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Once again, American families are wondering whether to eat a normally reliable, healthy food. This time it's ground turkey.
It's been implicated in the latest food poisoning outbreak, one that has killed one person, in California, and sickened at least 76 others, including children. Why hasn't the government ordered a recall? It doesn't know the source of the salmonella that's causing the illness.
Cook that turkey, officials say in the meantime. Cooking it thoroughly -- to 165 degrees -- is the one reliable way to kill the germ.
Is it safe to eat then? "If you cook food properly it is," Agriculture Secretary Tom Vilsack told The Associated Press on Wednesday after speaking to a group of food safety experts in Milwaukee. "That's the key."
But that still may not calm everyone's concerns, he acknowledged.
"If there's any question, then toss it out," Vilsack said. "It's better to be safe than sorry."
Consumers have plenty of questions.
Seventy-five-year-old Beverly Pounds, buying groceries for lunch Wednesday at a Kroger supermarket in Atlanta, said she learned about the salmonella scare in her local newspaper and decided she would not buy ground turkey for the time being. She typically bakes ground turkey in her meatloaf and uses it to make spaghetti sauce.
She said she wasn't sure whether thoroughly cooking ground turkey would kill all of the harmful bacteria.
"I don't know whether there are some salmonella (strains) that will die if it reaches a certain temperature or it won't," she said.
Grocery stores say they are passing the food safety tips on to concerned customers and letting them know the latest word from the government. Kroger stores have brochures available on how to properly cook meat.
The Agriculture Department, which oversees meat safety, and the federal Centers for Disease Control and Prevention say that properly cooking ground turkey ensures its safety. But it's also important that raw meat be handled properly before it is cooked and that people wash their hands with soap for at least 20 seconds before and after handling the meat. Turkey and other meats should also be properly refrigerated or frozen and leftovers heated.
Ground turkey has risen in popularity as health-conscious diners see it as an alternative to ground beef. Even fast-food chains such as Hardee's have added it to their menus. Sherrie Rosenblatt of the National Turkey Federation in Washington said it is one of the largest areas of growth in the industry.
It is too early to measure the effect on current sales of ground turkey, but foodborne illness outbreaks reliably prompt a dip in industry sales. Other healthful foods such as lettuce and sprouts have seen outbreaks in recent years.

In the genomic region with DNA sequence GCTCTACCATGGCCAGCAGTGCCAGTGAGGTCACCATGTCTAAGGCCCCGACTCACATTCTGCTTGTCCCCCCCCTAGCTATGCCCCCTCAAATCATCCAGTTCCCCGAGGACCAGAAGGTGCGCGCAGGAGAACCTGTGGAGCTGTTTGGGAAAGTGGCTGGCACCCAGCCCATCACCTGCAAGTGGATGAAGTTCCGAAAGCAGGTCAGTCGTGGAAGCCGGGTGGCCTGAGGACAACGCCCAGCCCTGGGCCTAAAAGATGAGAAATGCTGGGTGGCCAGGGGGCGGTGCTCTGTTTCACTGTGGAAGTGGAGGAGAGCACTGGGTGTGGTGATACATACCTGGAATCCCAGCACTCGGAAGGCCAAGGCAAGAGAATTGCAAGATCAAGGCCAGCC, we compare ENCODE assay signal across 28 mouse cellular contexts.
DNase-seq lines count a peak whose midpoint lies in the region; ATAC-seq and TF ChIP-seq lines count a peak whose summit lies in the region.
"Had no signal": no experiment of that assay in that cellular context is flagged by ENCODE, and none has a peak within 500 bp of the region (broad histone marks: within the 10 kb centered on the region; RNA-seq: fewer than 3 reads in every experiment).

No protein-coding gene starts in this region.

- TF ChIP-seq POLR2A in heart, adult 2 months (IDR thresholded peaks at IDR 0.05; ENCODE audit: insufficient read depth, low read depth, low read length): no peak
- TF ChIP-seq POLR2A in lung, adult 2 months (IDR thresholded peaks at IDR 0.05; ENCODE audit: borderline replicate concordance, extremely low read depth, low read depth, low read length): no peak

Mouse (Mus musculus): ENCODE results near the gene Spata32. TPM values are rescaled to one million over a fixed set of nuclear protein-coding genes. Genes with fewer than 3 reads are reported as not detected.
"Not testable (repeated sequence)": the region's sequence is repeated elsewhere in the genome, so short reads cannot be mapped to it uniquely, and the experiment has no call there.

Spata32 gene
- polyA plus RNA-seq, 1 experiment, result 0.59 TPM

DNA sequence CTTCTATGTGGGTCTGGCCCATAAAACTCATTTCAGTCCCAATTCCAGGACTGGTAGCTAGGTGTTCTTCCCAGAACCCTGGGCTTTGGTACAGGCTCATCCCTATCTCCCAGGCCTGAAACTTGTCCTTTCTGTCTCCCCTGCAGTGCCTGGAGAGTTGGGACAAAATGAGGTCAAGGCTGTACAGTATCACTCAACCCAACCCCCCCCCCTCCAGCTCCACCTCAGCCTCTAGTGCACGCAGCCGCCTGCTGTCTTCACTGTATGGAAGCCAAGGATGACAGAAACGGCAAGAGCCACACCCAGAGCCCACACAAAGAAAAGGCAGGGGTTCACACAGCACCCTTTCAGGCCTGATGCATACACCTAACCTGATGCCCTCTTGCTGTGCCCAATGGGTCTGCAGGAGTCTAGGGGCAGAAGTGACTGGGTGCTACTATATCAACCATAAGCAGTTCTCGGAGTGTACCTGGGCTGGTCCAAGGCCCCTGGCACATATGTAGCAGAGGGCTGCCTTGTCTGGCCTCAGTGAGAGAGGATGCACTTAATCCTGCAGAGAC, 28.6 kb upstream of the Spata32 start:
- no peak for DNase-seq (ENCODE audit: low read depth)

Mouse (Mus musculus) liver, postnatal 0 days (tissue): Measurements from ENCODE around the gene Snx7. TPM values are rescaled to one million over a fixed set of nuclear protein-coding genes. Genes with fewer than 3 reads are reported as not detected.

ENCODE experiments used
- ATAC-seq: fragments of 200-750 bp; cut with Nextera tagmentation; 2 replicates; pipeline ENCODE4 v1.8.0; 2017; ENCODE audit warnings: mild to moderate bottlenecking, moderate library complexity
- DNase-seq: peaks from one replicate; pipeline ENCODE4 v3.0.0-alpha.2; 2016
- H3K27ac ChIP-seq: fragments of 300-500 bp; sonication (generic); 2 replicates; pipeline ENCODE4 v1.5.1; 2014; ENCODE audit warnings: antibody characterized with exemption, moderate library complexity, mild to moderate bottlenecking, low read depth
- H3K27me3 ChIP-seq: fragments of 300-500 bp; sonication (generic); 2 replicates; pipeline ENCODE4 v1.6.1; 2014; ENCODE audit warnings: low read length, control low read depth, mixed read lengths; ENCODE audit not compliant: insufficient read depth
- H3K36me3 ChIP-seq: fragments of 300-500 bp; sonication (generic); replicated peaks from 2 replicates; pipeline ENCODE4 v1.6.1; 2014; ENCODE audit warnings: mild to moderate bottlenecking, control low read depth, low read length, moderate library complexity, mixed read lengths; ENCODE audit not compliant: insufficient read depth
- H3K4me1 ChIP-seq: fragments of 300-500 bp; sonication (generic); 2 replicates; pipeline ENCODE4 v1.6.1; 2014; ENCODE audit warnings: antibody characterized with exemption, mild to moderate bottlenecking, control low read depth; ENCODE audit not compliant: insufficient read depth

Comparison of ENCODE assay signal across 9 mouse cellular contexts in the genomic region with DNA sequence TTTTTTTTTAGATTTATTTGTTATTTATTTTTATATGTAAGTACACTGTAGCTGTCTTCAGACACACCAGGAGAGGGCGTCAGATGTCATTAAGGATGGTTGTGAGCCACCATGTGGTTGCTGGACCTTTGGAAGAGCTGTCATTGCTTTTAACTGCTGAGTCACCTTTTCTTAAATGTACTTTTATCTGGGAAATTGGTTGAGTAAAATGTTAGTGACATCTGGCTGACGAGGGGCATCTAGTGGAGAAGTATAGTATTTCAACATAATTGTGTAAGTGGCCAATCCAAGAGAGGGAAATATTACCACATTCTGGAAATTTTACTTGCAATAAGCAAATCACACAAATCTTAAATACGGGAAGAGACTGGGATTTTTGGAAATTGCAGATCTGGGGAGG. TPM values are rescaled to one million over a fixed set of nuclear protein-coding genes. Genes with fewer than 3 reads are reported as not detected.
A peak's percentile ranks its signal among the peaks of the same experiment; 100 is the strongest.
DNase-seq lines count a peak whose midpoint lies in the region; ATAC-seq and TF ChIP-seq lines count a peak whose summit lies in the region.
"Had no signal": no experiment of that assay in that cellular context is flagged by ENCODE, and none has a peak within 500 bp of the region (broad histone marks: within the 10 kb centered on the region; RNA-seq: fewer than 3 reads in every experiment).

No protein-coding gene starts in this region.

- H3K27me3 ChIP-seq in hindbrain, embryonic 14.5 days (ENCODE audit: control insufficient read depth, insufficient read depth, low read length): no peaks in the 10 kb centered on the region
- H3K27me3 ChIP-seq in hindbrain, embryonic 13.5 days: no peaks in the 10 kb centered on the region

The Agriculture Department and CDC say they are scrambling to trace the new problem.
"We are obviously working with our producer partners to try to identify the source so we can be more specific and encourage the industry to recall the contaminated source," Vilsack said Wednesday. "We are hopeful we get to that answer very, very soon."
He said the process is complicated because ground turkey is in so many different products.
"We want to make sure we are right about it," he said.
Illnesses in the outbreak date back to March, and the CDC said Monday that cultures of ground turkey from four retail locations between March 7 and June 27 showed contamination with the same strain of salmonella, though those samples were not specifically linked to the illnesses. The CDC said preliminary information showed that three of those samples have been linked to the same production establishment, but it did not name the retailers or the manufacturers.
A spokesman for the Minnesota-based meat company Cargill said Tuesday that it had been contacted by the Agriculture Department as part of the investigation and was cooperating. It is so far unclear if salmonella samples were traced back to any of the company's plants.
California health officials said Tuesday that the one death in the outbreak was in Sacramento County. Seventy-six people in 26 states coast to coast have been made sick from the same strain of the disease.
The CDC estimates that 50 million Americans each year get sick from food poisoning, including about 3,000 who die. Salmonella causes most of these cases, and federal health officials say they've made virtually no progress against it.
The most common symptoms of salmonella are diarrhea, abdominal cramps and fever within eight hours to 72 hours of eating a contaminated product. It can be life-threatening to some with weakened immune systems.
While shopping at a Los Angeles grocery store Wednesday, Nibal Mahmoud, 34, said the current outbreak will curb her ground turkey purchases, but she already takes extra precautions against salmonella after getting it about seven years ago, possibly from a bad piece of chicken.
"I cook the heck out of everything," said Mahmoud. "I'm sure that I take chicken to a whole other level that it doesn't need to go, but that's how I feel comfortable."
Mahmoud said she typically substitutes ground turkey for ground beef in her homemade spaghetti sauces to make the dish more healthful. But she said she'll avoid it for her family until the current cases are cleared up.
Associated Press writers Carrie Antlfinger in Milwaukee, Shaya Tayefe Mohajer in Los Angeles and Ray Henry in Atlanta and Sarah Skidmore in Portland, Ore., contributed to this report.
CDC info on salmonella in ground turkey: http://www.cdc.gov/salmonella/heidelberg/080111/index.html
Find Mary Clare Jalonick on Twitter at http://twitter.com/MCJalonick